From Lilla Karancsi, Founder and Brand Ambassador
One day four years ago, I was on a journey from my Hungarian home to a client company meeting in Switzerland. Reflecting on the courage-creativity link while driving, my thoughts were interrupted as I slowed my car to get a better look at a small group of buildings. They looked like they had been constructed about three hundred years ago. When I stepped into one of them, I was surprised to find a group of artisans working away on porcelain moldings and precious metals. The artist’s soul in me was instantly fascinated, and the more I learned, the more I wanted to know. Porcelain making had long been a tradition native to Hungary, but it never occurred to me how it was done. When I found out that this beautiful craft was quickly becoming a dying art, I wanted to know why and what was needed to save it. I was horrified.
Back on my way to my business meeting, I set my mind to figuring out how I could help save Porcelain-making, because I wanted to buy some of the unique pieces I saw being made in that factory. Soon I was designing pieces that I thought would look stunning as jewelry, and began networking with craftsmen, artisans, other designers, and metalworkers to bring my vision to reality.
I wanted to do something that reflects my values and the best of Hungary. Creating porcelain jewels didn’t just make sense due to the long history porcelain-making in Hungary, but because the art is a world-famous symbol of class. The medium suited my creative desire to explore forms of beauty and develop my own unique brand of it. Whereas I used to worry about letting my artistic side show, I discovered a deep well of nurturing support as mentors, artists, friends, practically my entire world was cheering from the sidelines for me to move centerstage with my vision and follow fearlessly where it led me. My world had become larger and I in turn became a student once again, but this time a student of creativity itself that had been set free from limitations and preconceived notions.
Nurturing that freedom led me to Germany, specifically Berlin, because I wanted to be inspired at the heart of a creative hub thriving with fashionistas, artists, painters, designers, and art and design management professionals. From Day One, this was a collaboration of many creative people who became dear to me, friends such as Cornelia, Armin, Eszter, and Florian, among others, who took turns mentoring, protecting, and encouraging me so that I could grow as an artist in my own right. My brand was selected as a case study in the Berliner Design and Medienschule Halina’s. It was the first truly creative thing I had done in years, and it was the first time I felt equally happy.
Then life, love and business brought me to Paris where my creative wings matured. I started to enjoy taking in the flamboyance of Ampir (Empire) style and more actively participating in the luxury, haute couture, and high jewellery world. Captivated and influenced by Parisienne haute joaillerie, my distinctive style emerged. My exposure to the environment crystallized my vision for a signature debut collection. Working with collaborators locally and remotely, our creations became more defined and sophisticated. I led the whole operation like an opera conductor guiding a symphony, but in this case, each transformative movement of porcelain from design to exquisite jewel required coordination of designers, artists, porcelain makers, painters, goldsmiths, brand creators, and packaging experts. It was as though we, as co-artists, were working on the perfect musical composition, which is why I derive harmony and inspiration from high culture art forms like opera, contemporary ballet, or even epic house music.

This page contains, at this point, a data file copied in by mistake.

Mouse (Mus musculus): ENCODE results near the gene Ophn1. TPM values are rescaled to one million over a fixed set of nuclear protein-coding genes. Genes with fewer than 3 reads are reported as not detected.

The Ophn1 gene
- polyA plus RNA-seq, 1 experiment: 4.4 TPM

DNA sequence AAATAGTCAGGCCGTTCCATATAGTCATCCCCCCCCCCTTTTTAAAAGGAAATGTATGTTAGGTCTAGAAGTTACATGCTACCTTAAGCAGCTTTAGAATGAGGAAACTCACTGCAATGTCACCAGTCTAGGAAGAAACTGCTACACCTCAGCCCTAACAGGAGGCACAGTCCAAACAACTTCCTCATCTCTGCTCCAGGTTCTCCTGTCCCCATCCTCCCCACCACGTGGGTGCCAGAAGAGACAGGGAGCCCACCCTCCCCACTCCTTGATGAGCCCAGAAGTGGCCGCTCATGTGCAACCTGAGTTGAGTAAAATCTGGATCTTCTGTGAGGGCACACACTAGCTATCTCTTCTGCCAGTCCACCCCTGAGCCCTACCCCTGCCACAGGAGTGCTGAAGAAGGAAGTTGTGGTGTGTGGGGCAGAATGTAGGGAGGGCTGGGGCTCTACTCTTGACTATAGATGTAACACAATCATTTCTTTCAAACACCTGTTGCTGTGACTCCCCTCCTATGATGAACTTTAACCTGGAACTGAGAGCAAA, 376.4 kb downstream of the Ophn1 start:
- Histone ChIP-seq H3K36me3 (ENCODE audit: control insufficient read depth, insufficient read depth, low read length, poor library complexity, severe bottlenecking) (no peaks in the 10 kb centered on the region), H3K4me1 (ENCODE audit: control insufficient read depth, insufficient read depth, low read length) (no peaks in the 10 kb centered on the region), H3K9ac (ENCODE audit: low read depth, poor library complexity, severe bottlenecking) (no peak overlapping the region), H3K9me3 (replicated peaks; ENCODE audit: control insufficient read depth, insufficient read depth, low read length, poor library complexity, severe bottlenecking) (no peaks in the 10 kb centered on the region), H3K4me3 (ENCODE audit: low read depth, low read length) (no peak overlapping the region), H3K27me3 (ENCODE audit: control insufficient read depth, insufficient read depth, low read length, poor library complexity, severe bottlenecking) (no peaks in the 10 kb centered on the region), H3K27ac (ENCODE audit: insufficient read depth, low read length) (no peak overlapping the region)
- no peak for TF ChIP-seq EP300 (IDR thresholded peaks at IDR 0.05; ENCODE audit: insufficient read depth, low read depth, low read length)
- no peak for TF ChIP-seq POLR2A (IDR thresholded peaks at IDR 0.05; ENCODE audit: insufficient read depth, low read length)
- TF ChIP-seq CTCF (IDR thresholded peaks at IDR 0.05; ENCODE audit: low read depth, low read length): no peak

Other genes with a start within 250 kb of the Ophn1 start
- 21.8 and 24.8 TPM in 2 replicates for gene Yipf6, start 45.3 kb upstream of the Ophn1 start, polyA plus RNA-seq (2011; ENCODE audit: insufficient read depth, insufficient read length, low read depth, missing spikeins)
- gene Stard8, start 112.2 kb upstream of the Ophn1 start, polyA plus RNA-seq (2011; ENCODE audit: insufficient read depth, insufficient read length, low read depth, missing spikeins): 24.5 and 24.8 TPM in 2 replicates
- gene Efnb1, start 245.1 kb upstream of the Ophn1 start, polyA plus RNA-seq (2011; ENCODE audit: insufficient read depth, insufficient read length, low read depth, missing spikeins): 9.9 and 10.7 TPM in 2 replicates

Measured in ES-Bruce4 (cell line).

And so, the PorzeLLLan brand, with its historical roots in Hungary, an idea born in Berlin, and a concept matured in Paris, had begun its journey toward its debut. It still had hurdles to overcome, marketing chiefly among them. I already had realized that the key to saving the amazing porcelain-making tradition was to update it for the 21st Century. However, becoming established meant learning the complex world of jewellery business rather just the artistry behind jewellery creation. It led to a second period of doubt as I grappled with how to strengthen the business.
I wanted to reintroduce fine porcelain making to people and markets that had not seen anything this unique on offer. It seemed like a good idea, a sound and promising idea, but because of the years I spent preparing for my oh-so-practical legal/corporate profession, I ended up in an existential tug-a-war that pitted my practical job against the creative entrepreneurial world that I wanted to build. It was never the “right time” to launch, especially with many people doubting the concept and even doubting me as a woman heading her own company. The lawyer in me made me cautious and the girl who was brought up to believe that only men can run companies was fearfully wondering, “Are they right?” PorzeLLLan, my great hopes and aspirations, and the mission which fellow artisans by now were cheering for me to take on, all hung in the balance and stood frozen by my personal crisis of confidence.
Then came mid-Summer 2016.
Don’t miss the dramatic final chapter in ‘My Story – Part III: Acceptance’